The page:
If you’re not in Michigan, Five Wishes is one of the easiest and most common versions of advance directive, and makes your choices known in five key areas:
● Who you want to make decisions for you when you can’t
● What kind of medical treatment you want or don’t want
● How comfortable you want to be
● How you want people to treat you
● What you want your loved ones to know.
Even if not choosing this particular template, developing an advance directive is a good practice for people of all ages to consider, if they want to preserve their decision-making powers in the event of a catastrophic illness or injury.
Mobility comes in two flavors. The first is the ability to get around by the power of your own body. The very best thing you can do to maintain your mobility is to use your mobility. That means taking advantage of opportunities to walk, exercise, and stretch. Strength training can help, as well as getting regular massage. (Just sayin’) For folks whose mobility is limited in one or more ways, this can require taking advantage of what your body can do, even while there are things it can’t. Maybe you take t’ai chi instead of Zumba fitness, or you walk laps in the pool instead of around the track. Your physician or physical therapist can help you figure out what maintaining your personal mobility looks like.
The second form of mobility is about how you get around in the world. People in their 80s often give up driving for a number of reasons, most commonly due to vision problems. Having access to alternative sources of transportation can be huge in assuring quality of life as we age. Living within walking distance of important resources such as grocery stores, pharmacies, and social spaces can as well.
Some people naturally seem to collect new friends wherever they go. Those of us who are introverts struggle a little more. Either way, building and maintaining relationships with others is a key part of health at every stage of life. Volunteering is a fantastic way to get to know people in a structured environment. Groups based around walking, reading, gardening, games, or other hobbies are another great option. Whatever you choose, you’ll be spending time with people who enjoy and appreciate the same things you do.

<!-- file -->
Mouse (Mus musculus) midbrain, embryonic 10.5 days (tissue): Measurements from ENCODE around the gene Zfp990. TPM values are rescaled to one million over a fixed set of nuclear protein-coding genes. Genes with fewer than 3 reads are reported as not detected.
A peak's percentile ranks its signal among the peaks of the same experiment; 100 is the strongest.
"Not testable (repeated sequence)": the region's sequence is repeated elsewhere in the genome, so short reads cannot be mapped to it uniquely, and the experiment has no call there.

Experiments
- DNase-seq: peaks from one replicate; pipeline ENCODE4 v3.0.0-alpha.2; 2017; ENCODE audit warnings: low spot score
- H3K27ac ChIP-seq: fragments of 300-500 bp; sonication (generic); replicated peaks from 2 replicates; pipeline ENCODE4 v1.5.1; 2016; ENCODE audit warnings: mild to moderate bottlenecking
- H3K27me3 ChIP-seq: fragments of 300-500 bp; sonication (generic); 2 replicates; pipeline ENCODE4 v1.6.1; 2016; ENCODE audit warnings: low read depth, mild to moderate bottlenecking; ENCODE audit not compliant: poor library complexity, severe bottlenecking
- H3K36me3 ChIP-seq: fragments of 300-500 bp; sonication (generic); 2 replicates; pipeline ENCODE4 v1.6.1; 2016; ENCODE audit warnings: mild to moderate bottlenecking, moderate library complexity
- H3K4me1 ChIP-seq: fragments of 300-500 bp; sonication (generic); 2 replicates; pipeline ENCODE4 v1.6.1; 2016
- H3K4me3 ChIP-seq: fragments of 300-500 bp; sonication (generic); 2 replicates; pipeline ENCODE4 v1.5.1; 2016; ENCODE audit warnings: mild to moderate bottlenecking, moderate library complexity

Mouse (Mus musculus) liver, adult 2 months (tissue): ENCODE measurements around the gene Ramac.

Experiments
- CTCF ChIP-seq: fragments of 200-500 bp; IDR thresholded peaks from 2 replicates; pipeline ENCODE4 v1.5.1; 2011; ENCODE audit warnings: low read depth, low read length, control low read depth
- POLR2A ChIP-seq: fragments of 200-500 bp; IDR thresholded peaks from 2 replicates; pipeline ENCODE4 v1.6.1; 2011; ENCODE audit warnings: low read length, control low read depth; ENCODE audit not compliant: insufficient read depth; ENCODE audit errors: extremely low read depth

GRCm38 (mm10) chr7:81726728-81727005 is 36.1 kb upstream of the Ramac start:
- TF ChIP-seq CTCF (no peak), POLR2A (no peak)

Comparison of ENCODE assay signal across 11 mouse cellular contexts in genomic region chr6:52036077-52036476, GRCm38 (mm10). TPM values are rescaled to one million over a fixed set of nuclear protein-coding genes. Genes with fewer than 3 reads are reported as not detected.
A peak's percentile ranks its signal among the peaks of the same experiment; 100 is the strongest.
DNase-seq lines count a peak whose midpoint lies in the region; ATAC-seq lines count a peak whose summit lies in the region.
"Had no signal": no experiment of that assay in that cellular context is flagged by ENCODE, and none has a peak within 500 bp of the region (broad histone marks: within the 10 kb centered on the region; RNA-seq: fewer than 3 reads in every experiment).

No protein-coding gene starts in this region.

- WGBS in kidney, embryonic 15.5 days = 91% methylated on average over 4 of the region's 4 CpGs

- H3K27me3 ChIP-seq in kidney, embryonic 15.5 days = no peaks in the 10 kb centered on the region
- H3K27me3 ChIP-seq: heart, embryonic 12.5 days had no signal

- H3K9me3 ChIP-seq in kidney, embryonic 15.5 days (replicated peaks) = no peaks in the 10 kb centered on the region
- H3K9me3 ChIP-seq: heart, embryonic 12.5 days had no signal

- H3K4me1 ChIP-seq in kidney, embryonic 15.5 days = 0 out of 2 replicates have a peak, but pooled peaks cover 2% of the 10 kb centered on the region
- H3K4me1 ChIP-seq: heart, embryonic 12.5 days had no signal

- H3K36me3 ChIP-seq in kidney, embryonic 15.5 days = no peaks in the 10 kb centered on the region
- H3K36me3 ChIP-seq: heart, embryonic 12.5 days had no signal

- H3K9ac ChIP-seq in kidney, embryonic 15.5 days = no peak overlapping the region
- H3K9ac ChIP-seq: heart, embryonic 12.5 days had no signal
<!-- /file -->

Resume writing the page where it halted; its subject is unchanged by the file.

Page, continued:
And what about family? If you’re lucky, they also fall into this category. If you’re not so lucky, these relationships can be fraught with challenges. It’s worth considering individual or family therapy if there are family relationship you’d like to strengthen. And if they’re not the sort of relationships that ought to be maintained, a good therapist can help you through that process as well.
Know that you have something to offer the world. It doesn’t matter whether you’ve spent most of your life as a NASA scientist or a full-time parent, whether you were a pillar of the community or the town’s biggest screw-up. If you believe that the world could be better with a little help, you are never too old to offer it. Volunteer. Share your experiences. Model your values. Make the world more just, friendly, beautiful, or honest. A huge part of health is hope. So act on it, however you can.
It would be nice if our minds and bodies kept functioning as though we were perpetually 25, but that’s not the reality we live in. What is our reality is that we have choices available to us that can help us lead meaningful and fulfilling lives at every age, even as we face new challenges. So today? Think a little bit about the future. Plan to take that walk, call your sister, write that op-ed, or schedule that massage.
Aging isn’t always easy, but it’s a privilege all the same. So here’s to making the most of the opportunity.